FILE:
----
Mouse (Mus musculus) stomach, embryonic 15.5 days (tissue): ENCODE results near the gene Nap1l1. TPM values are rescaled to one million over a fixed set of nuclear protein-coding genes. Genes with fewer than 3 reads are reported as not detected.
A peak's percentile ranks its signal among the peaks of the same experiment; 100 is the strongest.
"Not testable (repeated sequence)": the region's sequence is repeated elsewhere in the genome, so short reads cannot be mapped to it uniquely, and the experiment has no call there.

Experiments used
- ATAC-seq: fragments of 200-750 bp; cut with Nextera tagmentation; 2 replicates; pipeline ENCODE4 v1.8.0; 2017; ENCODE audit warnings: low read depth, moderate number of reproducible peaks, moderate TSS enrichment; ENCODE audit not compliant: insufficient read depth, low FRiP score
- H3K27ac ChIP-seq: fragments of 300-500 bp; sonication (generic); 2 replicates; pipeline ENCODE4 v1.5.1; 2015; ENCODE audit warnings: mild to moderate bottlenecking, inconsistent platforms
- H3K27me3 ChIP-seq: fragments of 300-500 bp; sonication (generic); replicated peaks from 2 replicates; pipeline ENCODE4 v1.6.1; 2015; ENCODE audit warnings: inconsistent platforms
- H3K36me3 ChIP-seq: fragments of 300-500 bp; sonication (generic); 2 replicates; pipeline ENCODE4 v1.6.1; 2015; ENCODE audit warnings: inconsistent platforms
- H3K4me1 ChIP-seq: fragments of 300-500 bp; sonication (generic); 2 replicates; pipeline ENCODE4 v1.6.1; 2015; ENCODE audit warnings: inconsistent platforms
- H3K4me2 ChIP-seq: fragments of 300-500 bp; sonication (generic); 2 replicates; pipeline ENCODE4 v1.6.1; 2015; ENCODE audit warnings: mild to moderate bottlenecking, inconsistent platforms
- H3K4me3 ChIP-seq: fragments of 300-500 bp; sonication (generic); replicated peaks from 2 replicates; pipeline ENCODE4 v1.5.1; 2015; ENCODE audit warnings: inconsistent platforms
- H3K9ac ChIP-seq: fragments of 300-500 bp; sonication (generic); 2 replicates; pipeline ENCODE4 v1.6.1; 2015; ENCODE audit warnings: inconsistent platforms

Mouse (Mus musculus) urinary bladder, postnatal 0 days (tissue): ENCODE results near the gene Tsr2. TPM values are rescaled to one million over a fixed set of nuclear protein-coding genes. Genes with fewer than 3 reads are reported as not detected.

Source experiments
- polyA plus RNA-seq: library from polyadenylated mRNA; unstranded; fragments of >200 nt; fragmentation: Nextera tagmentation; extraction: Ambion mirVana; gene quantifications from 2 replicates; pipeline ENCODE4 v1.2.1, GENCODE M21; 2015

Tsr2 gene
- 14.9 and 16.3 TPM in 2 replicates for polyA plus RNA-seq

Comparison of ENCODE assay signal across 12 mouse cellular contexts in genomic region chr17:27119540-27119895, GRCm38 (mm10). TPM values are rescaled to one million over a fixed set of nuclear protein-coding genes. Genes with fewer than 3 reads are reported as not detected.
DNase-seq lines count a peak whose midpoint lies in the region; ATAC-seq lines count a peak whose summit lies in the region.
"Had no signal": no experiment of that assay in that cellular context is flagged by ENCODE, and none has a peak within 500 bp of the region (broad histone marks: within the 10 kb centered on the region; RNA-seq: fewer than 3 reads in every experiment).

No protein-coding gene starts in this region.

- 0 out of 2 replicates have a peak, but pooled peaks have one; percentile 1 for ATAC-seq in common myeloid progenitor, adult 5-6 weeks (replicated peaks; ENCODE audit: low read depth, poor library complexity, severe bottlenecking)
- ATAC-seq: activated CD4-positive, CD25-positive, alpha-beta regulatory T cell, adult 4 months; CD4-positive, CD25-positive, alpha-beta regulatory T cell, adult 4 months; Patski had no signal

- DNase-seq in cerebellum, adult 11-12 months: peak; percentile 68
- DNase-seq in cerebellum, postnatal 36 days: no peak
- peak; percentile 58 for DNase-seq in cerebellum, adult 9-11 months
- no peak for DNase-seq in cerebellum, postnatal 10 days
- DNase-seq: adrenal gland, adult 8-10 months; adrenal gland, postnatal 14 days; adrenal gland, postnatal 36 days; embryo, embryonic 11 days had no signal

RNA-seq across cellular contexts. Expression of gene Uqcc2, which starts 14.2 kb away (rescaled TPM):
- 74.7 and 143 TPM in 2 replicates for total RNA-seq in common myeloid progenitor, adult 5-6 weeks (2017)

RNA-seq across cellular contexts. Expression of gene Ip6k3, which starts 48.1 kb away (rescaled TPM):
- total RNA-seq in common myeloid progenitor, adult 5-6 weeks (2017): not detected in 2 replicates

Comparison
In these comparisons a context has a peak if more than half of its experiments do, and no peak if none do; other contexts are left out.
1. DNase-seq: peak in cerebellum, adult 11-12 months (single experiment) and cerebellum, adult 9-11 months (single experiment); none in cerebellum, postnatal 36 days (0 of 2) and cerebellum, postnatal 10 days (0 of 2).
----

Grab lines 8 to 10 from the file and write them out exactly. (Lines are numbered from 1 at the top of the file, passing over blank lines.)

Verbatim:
- H3K36me3 ChIP-seq: fragments of 300-500 bp; sonication (generic); 2 replicates; pipeline ENCODE4 v1.6.1; 2015; ENCODE audit warnings: inconsistent platforms
- H3K4me1 ChIP-seq: fragments of 300-500 bp; sonication (generic); 2 replicates; pipeline ENCODE4 v1.6.1; 2015; ENCODE audit warnings: inconsistent platforms
- H3K4me2 ChIP-seq: fragments of 300-500 bp; sonication (generic); 2 replicates; pipeline ENCODE4 v1.6.1; 2015; ENCODE audit warnings: mild to moderate bottlenecking, inconsistent platforms